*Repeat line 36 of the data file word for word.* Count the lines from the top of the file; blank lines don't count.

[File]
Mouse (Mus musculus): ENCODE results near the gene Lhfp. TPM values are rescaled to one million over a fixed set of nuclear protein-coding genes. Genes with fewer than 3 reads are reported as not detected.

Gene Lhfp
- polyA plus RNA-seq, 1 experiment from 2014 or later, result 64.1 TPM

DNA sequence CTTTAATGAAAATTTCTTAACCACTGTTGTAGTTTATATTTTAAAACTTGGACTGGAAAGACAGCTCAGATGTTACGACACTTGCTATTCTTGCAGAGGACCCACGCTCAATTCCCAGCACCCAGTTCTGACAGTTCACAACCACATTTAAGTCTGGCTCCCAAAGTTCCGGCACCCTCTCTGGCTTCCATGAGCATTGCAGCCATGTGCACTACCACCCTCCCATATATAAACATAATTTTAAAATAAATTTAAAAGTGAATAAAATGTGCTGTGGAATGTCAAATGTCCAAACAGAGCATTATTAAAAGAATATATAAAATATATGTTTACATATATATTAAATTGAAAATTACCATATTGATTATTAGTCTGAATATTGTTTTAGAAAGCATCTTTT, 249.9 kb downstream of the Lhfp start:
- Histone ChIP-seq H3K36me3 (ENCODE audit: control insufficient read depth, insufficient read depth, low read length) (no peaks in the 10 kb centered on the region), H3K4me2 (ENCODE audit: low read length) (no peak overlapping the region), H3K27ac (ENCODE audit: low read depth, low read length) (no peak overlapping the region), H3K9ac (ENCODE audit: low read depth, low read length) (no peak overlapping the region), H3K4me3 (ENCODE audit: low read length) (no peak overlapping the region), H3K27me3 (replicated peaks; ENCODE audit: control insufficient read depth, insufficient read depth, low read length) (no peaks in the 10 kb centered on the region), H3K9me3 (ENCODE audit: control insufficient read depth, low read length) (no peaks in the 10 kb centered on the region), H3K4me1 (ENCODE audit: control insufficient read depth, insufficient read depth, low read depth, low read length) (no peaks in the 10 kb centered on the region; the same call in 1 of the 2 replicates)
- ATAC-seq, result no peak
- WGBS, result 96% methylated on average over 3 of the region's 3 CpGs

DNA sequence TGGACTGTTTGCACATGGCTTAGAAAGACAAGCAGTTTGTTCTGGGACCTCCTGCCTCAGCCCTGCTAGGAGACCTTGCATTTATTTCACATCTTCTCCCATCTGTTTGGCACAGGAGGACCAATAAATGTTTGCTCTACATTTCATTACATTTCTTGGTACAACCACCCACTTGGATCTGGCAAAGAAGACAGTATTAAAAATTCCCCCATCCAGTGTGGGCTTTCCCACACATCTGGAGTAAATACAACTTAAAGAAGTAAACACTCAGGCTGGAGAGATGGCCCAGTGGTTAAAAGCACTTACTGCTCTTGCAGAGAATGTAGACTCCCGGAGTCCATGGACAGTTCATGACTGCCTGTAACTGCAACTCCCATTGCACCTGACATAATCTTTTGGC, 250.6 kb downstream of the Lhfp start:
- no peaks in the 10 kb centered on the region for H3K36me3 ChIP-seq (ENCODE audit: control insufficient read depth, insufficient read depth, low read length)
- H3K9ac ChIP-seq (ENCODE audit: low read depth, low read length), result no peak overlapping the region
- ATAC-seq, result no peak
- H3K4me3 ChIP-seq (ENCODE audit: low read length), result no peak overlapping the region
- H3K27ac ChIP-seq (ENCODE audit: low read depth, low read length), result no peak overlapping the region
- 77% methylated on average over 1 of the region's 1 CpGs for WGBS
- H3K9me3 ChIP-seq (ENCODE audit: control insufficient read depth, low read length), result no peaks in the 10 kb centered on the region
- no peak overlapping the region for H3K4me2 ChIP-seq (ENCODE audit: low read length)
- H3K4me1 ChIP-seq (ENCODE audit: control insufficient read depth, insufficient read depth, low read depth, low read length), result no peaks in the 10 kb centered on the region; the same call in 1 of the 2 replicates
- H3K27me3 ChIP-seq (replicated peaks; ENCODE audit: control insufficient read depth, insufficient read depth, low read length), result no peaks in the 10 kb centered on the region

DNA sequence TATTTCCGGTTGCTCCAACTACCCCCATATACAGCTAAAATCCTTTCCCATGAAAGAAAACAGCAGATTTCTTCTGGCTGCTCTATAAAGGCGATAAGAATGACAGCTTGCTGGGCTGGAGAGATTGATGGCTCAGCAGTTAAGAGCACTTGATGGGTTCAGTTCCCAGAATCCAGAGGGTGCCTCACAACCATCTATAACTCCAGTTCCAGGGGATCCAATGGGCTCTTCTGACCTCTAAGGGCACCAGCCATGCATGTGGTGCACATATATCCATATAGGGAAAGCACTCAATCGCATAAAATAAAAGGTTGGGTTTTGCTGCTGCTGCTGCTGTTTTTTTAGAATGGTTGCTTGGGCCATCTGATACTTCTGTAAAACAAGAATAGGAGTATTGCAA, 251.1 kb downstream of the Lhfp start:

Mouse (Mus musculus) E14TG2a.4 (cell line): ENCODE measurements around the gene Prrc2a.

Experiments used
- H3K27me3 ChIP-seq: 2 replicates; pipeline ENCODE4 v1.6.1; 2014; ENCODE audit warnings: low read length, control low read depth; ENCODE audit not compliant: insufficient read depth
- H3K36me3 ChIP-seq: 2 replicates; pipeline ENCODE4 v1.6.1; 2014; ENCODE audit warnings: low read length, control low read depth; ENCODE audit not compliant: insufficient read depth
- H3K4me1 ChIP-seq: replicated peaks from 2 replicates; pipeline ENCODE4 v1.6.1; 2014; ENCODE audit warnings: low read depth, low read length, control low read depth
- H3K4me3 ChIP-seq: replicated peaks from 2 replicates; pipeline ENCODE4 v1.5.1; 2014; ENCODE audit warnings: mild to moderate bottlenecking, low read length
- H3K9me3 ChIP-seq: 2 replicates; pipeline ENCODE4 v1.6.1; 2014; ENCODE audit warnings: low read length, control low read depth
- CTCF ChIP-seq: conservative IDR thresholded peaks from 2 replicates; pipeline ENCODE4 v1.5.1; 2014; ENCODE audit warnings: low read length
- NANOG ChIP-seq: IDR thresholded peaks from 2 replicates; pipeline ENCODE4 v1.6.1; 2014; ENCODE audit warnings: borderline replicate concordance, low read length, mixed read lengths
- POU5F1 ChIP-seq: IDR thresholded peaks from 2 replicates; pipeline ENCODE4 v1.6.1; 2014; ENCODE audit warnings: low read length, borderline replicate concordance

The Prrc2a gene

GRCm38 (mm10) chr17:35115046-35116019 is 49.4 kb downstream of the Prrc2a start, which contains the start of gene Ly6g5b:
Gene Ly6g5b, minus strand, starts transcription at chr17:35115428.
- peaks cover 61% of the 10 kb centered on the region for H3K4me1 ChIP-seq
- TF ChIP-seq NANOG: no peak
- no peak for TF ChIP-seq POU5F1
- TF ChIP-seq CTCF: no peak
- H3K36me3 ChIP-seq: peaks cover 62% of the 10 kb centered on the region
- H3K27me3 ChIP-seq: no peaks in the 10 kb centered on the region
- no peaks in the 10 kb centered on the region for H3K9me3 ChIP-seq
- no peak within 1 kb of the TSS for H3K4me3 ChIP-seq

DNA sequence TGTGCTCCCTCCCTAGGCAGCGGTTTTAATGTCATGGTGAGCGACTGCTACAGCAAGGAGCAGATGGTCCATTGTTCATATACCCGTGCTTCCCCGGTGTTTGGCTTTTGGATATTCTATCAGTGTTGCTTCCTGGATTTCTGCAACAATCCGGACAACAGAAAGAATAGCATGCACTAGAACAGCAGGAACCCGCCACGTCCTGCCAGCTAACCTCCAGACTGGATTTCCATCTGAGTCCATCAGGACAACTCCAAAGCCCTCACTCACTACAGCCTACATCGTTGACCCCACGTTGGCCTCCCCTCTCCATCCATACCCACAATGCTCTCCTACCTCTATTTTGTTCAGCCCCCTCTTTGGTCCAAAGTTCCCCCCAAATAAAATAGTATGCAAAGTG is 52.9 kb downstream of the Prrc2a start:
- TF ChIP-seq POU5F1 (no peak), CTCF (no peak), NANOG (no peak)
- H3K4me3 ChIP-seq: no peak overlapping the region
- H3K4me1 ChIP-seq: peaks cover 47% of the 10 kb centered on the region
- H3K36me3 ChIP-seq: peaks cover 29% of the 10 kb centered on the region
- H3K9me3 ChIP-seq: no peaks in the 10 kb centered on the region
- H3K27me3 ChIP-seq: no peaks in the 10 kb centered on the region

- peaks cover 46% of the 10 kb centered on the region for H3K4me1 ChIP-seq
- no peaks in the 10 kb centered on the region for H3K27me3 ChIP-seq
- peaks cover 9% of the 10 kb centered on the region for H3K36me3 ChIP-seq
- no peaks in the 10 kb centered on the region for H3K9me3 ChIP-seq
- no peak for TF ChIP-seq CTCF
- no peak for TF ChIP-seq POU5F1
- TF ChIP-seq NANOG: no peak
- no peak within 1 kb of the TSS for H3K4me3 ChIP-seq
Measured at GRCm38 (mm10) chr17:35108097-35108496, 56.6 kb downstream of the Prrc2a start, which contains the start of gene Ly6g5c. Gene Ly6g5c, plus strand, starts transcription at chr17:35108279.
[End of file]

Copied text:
- TF ChIP-seq CTCF: no peak